I was very excited about the Iranian Souk, just the name conjures up images of exotic and colourful finds and although it was not at all as I had expected, it still made for an interesting visit. All of the products within the souk come from Iran and are shipped here on the nearby Dhows. It’s sort of the Lulu Hypermarket of souks, selling all manner of household goods, and if you can’t find what you want here, you should probably stop looking.
The fish market is one that is hailed as one of the last remaining older parts and traditional way of life of Abu Dhabi, and for that alone is worth a look. Yes, all previous reports are true about the smell, but you get used to it quickly, and it is fish so what did you expect really? Just don’t wear your best shoes. As well as being able to buy all kinds of seafood here you can also have it prepared and even cooked for you.
The carpet souk is the one that we found hardest to find, although it is correctly marked on google maps so use that as your guide if you’re headed there. There are rows of shops selling all different types of carpets from all over the world. If you’re looking for handmade, you won’t find many from Iran here, but they do have the cheaper handmade ones from Afghanistan. I think it pays to have an idea of what you’re looking for as every shop you go into will want you to describe your dream carpet so he can go and find it for you, and from another seller if necessary (in this case do be aware the store owners will be doing a deal together to both make money so you may not get the cheapest price). Be prepared to bargain hard and a rough guide is to pay around a third of the offered starting price. And don’t let yourself feel pressured into buying a carpet just because the owner has unrolled every carpet in the shop for you!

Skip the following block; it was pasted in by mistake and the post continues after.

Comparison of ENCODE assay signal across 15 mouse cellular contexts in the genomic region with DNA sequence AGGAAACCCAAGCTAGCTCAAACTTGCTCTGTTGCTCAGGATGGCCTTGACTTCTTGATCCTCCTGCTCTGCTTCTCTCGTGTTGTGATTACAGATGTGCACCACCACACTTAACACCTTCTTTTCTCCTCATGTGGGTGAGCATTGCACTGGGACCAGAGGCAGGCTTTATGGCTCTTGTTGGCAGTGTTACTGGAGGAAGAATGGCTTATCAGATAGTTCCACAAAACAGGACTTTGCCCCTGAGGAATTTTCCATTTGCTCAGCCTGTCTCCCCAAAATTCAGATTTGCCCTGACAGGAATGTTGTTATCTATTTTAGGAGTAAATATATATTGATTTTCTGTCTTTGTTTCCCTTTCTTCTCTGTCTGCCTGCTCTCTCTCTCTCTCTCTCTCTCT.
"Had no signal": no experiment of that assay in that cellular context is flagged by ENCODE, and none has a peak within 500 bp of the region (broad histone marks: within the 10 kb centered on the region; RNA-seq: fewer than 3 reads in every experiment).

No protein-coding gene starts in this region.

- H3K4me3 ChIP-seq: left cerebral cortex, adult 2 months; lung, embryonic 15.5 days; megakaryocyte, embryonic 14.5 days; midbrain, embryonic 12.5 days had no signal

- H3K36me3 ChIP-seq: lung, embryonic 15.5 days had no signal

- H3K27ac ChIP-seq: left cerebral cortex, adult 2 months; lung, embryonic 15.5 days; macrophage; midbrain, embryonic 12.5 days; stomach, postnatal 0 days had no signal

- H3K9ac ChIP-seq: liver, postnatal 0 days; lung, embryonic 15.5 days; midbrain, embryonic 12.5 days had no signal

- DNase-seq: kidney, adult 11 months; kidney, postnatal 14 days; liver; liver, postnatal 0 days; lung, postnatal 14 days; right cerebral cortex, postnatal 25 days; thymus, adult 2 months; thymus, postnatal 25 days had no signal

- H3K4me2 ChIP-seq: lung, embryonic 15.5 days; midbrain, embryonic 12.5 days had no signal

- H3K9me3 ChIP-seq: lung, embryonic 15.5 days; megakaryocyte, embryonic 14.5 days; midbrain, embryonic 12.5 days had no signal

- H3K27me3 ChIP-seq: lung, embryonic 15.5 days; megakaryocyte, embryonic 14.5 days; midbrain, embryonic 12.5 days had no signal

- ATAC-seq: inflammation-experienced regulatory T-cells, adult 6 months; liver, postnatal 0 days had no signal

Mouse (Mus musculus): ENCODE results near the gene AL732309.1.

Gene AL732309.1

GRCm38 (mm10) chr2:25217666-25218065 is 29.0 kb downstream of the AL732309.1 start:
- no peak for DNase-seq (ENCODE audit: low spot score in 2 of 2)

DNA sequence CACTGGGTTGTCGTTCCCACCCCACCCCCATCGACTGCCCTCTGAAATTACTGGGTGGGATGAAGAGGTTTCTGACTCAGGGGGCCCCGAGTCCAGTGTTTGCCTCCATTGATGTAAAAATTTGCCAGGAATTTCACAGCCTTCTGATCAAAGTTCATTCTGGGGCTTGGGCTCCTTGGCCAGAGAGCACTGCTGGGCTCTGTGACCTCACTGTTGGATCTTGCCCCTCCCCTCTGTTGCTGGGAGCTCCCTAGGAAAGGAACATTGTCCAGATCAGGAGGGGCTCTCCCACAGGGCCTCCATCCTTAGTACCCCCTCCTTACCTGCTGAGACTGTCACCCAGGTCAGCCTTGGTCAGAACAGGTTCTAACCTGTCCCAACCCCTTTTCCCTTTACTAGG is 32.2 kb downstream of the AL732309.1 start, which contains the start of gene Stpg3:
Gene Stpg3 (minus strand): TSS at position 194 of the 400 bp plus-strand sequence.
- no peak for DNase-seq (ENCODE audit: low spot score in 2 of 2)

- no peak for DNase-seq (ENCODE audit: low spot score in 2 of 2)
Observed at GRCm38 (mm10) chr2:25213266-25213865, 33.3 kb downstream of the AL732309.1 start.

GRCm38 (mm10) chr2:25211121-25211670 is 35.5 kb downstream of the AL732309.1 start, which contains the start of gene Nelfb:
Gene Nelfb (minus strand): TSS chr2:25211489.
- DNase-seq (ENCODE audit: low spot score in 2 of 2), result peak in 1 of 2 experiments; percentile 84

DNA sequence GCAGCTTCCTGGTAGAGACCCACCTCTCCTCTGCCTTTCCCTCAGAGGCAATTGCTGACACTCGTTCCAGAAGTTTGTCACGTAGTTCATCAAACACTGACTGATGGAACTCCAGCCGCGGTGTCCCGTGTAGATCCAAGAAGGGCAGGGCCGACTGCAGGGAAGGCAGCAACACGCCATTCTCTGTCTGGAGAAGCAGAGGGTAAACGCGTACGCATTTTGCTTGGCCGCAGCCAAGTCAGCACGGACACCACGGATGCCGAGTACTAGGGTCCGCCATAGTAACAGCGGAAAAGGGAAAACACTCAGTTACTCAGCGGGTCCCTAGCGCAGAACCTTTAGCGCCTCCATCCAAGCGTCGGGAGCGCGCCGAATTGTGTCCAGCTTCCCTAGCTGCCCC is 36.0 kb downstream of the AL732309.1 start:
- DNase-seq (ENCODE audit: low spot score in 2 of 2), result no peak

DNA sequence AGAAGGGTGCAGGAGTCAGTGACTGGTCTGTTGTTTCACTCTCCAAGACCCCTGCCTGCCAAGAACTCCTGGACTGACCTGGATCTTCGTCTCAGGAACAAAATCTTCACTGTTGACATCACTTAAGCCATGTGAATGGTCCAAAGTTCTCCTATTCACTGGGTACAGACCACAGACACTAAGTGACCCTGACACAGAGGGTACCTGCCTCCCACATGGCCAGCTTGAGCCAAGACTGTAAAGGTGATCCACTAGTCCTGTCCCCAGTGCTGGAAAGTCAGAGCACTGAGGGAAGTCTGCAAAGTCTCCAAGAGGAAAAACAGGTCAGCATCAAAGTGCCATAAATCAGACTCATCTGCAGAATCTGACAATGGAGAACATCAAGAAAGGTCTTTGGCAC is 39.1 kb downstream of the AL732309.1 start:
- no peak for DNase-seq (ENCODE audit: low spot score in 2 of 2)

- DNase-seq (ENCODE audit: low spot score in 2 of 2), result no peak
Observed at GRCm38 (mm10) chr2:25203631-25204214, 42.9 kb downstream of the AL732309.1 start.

This is an arts and culture centre on Saadiyat Island which literally translates as ‘place of enlightenment’. You’ll have to be the judge of that but there are regular rotating exhibitions in permanent galleries showcasing all kinds of local and international talent. The venue also houses TDICs ‘Saadiyat Story’, which is well worth a look to get an insight into the infrastructure and future that is planned and already partially in varying degrees of development and completion on Saadiyat Island.